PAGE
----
Banking Challenger Judo Bank Signs $350 million Committed Facility with Multinational Financial Giant Citi

Banking challenger Judo Bank has reportedly agreed to a three-year long, $350 million committed facility with giant multinational bank Citi.

This should help Judo Bank provide funding to small businesses that may be struggling to meet expenses due to the coronavirus (COVID-19) outbreak. The commitment has come even as it seems inevitable that bad debts will increase as business and customer cash flows become extremely limited.

Following rising global financial market volatility and increasing concerns regarding small and medium-sized (SME) credit quality, due to the  COVID-19 pandemic, Judo’s co-CEO David Hornery stated that fundraising is “a sign of our commitment to remaining open to funding SMEs in the current environment, and to Citi who are committed to providing funding lines to us in support of SMEs.”

Hornery did not share any details regarding the exact pricing for loans issued. He also did not explain how the new facility will compare to the $100 million commitment with Goldman Sachs, which was made in April 2019, and a $350 million Credit Suisse facility, which was finalized in November 2018.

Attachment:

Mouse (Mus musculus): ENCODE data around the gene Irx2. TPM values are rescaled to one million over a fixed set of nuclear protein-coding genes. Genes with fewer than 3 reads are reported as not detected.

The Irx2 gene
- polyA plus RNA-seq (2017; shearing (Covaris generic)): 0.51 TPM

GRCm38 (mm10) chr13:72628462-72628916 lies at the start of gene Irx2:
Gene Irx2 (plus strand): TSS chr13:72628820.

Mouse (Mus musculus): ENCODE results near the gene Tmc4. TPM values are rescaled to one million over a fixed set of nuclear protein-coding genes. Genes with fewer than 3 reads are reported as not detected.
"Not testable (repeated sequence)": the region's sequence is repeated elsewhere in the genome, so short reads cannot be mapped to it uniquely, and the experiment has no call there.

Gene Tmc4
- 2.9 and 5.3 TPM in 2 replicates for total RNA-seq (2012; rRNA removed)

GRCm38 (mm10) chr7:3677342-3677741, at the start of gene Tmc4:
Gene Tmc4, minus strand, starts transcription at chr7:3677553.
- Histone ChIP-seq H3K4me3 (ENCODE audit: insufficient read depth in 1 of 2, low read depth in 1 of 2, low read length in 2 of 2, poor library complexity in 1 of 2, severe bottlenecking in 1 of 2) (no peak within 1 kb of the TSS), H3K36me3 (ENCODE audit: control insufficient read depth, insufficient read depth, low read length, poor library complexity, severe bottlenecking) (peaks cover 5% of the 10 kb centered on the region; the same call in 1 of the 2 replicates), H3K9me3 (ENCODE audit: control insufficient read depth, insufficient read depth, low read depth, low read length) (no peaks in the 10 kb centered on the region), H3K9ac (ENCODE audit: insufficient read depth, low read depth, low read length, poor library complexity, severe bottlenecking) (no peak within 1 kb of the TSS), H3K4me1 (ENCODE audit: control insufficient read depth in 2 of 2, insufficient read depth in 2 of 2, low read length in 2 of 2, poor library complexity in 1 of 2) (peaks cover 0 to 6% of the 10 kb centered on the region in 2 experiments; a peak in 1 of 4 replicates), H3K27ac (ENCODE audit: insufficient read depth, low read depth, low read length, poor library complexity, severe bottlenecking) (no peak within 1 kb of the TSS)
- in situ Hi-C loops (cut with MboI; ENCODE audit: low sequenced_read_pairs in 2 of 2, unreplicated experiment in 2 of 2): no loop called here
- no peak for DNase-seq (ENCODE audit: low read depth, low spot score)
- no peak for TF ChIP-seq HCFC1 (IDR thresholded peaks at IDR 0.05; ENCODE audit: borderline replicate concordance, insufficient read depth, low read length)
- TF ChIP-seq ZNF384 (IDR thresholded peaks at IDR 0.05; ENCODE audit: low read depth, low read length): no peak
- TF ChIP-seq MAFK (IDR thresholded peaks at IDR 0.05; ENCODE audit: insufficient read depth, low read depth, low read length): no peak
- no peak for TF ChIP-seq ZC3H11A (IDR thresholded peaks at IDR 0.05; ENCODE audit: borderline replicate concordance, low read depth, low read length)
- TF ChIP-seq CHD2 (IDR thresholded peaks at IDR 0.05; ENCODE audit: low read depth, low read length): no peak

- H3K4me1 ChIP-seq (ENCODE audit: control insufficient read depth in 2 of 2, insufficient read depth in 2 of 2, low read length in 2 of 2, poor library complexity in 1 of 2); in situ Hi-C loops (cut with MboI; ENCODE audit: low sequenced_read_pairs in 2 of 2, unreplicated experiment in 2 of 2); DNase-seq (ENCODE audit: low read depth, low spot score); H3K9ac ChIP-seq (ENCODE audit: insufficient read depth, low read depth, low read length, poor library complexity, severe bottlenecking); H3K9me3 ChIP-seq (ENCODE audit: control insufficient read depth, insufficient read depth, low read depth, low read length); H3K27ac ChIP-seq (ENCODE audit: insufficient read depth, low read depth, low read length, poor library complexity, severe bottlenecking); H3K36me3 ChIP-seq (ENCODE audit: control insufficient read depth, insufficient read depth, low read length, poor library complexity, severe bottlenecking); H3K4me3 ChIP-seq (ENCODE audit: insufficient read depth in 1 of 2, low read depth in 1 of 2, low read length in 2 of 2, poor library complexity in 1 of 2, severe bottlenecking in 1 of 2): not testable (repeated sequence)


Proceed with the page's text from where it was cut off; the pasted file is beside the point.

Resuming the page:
Horney remarked:

“Overall terms, conditions and pricing reflect that we have built a bank of real substance. For us, this is a hugely usable facility and we are really happy with the terms and conditions of it.”

Judo Bank said that it has committed funding lines worth $1 billion and has also acquired a license from APRA. The challenger bank has reportedly issued $1.3 billion in loans to SMEs and secured $1.3 billion in deposits, which are backed by a government guarantee.

Judo’s management confirmed that in the worldwide financial crisis, “deposits are flowing to the banking sector, including us.” But the bank clarified that it has not modified deposit pricing, as it’s reportedly in the top quartile in terms of deposit rates.

Horney stated:

“We have a diversified portfolio, there are a number of inquiries coming through working capital lines, but they are reasonably broad-based at this point. But there is no question there will be losses – it is inevitable.”

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